Senate

Taxation Laws Amendment Bill (No. 2) 1999

Explanatory Memorandum

(Circulated by authority of the Treasurer, the Hon Peter Costello, MP)

General outline and financial impact

Australia as a regional financial centre

Amends the Income Tax Assessment Act 1936 (ITAA 1936) to provide for the implementation of the Australia - A Regional Financial Centre component of the Investing for Growth Statement announced by the Government on 8 December 1997.

The legislation was first introduced into Parliament on 2 July 1998 as Schedule 3 to the Taxation Laws Amendment Bill (No. 5) 1998 and lapsed when Parliament was prorogued for the election. The Statement announced that the measures were to apply from the date of introduction of the amending legislation. It is proposed that the legislation continue to apply from 2July1998 to ensure taxpayers are not disadvantaged by the delay in implementation.

The amendments in Schedule 1 relate to the interest withholding tax (IWT) exemption available under section 128F, the offshore banking unit (OBU) regime, the foreign investment fund (FIF) measures, the controlled foreign company (CFC) measures and the thin capitalisation provisions of the ITAA 1936.

Section 128F

The IWT exemption provided under section 128F of the ITAA 1936 will be widened by removing, for debentures issued by companies, the present requirements that they be issued outside Australia and that the interest be paid outside Australia.

The present restriction in section 128F prohibiting the acquisition of debentures by Australian residents will be removed.

The definition of company for the purposes of section 128F will be extended to include a company acting in the capacity of a trustee for an Australian trust, provided the trust is not a charitable trust and that the beneficiaries of the trust are companies for the purposes of section 128F.

A consequential amendment to section 126 will broaden the scope of that section to include holdings of bearer debentures by residents with a permanent establishment (eg. a branch) offshore.

Offshore banking units

The OBU concessions will be expanded to:

·
extend the range of entities eligible to register as OBUs;
·
provide a tax exemption for income and capital gains of overseas charitable institutions managed by an OBU;
·
extend the range of eligible OBU activities to include:

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custodial services;
-
trading in Australian dollars where the other party to the transaction is an offshore person;
-
trading in gold bullion with offshore persons in any currency;
-
trading in gold bullion with any person other than in Australian dollars;
-
trading in base metals and palladium bullion with offshore persons in any currency;
-
other trading activities (apart from currency trading) in Australian dollars with offshore persons;
-
eligible contract activities in Australian dollars with offshore persons; and
-
hedging in Australian dollars with related offshore persons;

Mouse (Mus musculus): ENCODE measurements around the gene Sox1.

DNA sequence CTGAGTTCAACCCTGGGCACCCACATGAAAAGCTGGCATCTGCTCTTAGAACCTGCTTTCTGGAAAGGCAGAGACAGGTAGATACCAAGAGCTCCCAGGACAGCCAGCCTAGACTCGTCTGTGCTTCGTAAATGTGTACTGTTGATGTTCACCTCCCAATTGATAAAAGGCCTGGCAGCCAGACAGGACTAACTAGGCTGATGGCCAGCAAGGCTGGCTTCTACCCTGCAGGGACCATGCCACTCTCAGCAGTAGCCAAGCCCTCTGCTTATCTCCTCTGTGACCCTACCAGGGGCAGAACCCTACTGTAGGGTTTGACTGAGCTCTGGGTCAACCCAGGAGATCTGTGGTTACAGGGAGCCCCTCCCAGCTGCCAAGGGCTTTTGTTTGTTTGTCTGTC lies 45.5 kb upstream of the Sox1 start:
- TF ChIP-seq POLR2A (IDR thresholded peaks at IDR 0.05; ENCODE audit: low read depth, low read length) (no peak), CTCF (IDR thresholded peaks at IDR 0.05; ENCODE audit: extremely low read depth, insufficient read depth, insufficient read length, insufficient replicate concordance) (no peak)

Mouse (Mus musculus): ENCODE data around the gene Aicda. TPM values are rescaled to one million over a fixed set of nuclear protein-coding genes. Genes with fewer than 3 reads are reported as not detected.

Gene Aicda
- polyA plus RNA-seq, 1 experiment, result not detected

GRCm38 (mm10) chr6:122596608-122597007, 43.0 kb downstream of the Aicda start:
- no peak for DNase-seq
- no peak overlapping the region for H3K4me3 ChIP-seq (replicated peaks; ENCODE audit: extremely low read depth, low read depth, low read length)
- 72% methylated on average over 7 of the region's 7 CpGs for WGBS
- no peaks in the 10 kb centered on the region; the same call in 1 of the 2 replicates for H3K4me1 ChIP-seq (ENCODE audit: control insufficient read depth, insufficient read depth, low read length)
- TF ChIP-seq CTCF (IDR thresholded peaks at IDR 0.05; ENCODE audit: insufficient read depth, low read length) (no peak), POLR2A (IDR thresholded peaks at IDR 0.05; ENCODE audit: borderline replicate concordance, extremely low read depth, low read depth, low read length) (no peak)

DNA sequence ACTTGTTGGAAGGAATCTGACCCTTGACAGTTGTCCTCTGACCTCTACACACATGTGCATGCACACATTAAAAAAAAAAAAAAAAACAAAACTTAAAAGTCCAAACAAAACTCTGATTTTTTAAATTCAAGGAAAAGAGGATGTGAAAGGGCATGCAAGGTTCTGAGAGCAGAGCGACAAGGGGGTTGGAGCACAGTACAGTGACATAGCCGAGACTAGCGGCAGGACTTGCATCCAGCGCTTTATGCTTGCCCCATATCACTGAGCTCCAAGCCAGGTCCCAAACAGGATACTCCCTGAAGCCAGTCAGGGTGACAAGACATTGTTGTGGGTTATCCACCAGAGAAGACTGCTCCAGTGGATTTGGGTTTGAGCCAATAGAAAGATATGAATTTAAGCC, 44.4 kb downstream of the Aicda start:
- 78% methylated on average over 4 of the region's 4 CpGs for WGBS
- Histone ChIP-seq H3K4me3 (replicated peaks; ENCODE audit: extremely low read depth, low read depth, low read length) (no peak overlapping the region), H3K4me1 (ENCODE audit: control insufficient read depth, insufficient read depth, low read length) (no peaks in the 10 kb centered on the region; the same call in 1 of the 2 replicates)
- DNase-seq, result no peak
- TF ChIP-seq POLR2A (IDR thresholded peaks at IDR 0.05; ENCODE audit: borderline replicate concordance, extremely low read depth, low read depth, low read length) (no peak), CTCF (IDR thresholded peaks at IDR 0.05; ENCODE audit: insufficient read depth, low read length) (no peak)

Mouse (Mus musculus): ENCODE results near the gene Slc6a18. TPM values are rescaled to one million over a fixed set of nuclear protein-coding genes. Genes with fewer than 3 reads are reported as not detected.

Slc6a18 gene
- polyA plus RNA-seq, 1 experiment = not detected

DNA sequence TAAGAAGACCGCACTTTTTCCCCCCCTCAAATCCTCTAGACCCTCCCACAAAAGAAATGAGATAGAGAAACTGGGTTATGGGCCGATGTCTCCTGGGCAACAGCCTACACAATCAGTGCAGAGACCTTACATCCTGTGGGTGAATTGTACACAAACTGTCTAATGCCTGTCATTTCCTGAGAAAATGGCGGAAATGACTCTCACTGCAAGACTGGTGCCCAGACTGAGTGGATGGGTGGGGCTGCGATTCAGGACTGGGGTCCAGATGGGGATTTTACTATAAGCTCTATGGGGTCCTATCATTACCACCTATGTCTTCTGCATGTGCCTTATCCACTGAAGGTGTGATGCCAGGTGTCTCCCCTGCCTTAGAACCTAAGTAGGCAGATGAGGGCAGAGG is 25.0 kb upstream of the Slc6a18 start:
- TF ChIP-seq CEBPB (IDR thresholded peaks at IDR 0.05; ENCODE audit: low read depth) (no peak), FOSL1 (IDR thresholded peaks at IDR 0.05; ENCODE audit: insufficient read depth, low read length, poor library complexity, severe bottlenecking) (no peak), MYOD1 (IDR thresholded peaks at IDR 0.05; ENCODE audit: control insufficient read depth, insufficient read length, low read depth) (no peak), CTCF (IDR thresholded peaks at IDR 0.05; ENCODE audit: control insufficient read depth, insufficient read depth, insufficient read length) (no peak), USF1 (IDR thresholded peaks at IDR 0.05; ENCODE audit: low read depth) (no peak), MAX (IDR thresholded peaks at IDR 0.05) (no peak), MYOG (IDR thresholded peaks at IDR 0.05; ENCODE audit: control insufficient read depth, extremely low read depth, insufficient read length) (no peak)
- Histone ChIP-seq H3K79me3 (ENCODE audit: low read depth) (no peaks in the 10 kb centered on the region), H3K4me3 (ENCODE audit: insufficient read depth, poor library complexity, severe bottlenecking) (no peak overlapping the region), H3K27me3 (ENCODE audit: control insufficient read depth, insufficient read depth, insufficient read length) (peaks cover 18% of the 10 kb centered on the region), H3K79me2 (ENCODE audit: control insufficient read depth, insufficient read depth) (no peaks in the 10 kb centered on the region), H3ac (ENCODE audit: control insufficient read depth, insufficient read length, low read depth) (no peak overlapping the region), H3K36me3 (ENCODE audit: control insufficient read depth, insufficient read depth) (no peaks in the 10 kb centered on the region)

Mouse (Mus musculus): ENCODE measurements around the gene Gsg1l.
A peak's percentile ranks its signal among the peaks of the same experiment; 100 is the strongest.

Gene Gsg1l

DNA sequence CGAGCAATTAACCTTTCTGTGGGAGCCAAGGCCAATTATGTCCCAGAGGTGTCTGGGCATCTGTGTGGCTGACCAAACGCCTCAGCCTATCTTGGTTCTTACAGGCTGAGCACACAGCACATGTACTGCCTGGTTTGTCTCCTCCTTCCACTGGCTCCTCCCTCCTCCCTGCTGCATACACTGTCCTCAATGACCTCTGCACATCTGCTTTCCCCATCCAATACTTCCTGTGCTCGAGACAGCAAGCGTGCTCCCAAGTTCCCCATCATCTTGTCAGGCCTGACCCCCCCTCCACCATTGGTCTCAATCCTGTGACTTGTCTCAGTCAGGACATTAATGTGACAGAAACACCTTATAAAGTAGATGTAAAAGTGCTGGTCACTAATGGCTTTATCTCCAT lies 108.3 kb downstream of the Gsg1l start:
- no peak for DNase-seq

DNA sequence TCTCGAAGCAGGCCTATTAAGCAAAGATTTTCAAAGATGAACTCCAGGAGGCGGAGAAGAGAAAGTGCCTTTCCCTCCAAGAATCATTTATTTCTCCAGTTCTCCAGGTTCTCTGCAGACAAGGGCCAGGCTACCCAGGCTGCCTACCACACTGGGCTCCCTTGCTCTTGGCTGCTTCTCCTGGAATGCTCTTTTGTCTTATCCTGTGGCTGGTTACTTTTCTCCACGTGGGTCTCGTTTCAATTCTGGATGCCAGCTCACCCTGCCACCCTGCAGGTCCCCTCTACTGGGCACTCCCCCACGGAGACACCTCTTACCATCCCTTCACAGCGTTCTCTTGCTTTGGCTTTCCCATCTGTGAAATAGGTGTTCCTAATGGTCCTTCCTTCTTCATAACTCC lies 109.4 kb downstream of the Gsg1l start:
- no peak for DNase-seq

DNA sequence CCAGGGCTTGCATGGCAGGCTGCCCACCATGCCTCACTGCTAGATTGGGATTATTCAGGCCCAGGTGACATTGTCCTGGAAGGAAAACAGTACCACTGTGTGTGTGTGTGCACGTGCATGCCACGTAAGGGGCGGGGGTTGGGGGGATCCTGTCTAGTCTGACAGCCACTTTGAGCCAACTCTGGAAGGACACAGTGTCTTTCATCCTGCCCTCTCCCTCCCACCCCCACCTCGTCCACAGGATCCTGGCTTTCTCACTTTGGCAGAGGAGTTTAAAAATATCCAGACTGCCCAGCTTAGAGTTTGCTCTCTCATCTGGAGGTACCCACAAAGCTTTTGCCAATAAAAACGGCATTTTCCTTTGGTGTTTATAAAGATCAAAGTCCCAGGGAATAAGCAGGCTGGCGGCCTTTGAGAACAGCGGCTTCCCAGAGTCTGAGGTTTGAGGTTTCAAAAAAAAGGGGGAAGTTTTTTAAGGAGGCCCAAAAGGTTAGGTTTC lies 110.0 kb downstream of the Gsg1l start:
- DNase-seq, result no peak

·
remove the current anti-avoidance measure which prevents Australia being used as a conduit to channel loans to other countries;
·
reduce the capital gains tax liability where non-residents dispose of interests in OBU offshore investment trusts;
·
provide a foreign tax credit for foreign tax paid by Australian resident OBUs regardless of whether a Double Tax Agreement applies;
·
remove the requirement that OBUs maintain separate nostro and vostro accounts for OBU transactions; and
·
reduce the rate of OBU withholding penalty tax for breaches of the IWT concession from 300 per cent to 75 per cent.

Thin capitalisation

This measure will relax the effect of the thin capitalisation loan back provisions so that an Australian subsidiary of a foreign bank may raise section 128F IWT exempt funds and on-lend those funds to a related Australian branch without affecting the subsidiaries thin capitalisation position.

Foreign investment funds (FIFs)

Amends Part XI of the Income Tax Assessment Act 1936 (ITAA 1936) to provide an exemption from the FIF measures for interests in certain US FIFs. The exemption is intended to encourage Australian investment funds to be more efficient by exposing them to competition from US funds.

Changes to the calculation method in the FIF measures and consequential amendments to the general provisions for taxing trusts will also be made.

Controlled foreign companies

Amends Part X of Income Tax Assessment Act 1936 (ITAA 1936) to provide an exemption from the CFC measures for interests in US real estate investment trusts (REITs) that derive income or hold assets principally in the US. The exemption is similar to the proposed exemption for FIF interests in REITs in Part 2 of Schedule 1 to Taxation Laws Amendment Bill (No. 2) 1999.

Date of effect: The proposed measures in the package will generally apply from 2 July 1998, the date of first introduction. In relation to the FIF measures the exemption will apply for notional accounting periods of FIFs ending on or after 2 July 1998. The amendments to the calculation method and the consequential amendments will apply in relation to assessments for years of income ending on or after 2 July 1998. The exemption from the CFC measures will apply for statutory accounting periods of CFCs ending on or after 2 July 1998.

Proposal announced: Foreshadowed in the Australia - A Regional Financial Centre component of the Investing for Growth Statement announced by the Government on 8December 1997 and the Treasurers Press Release No. 80 of 13 August 1998. The CFC amendments have not been previously announced.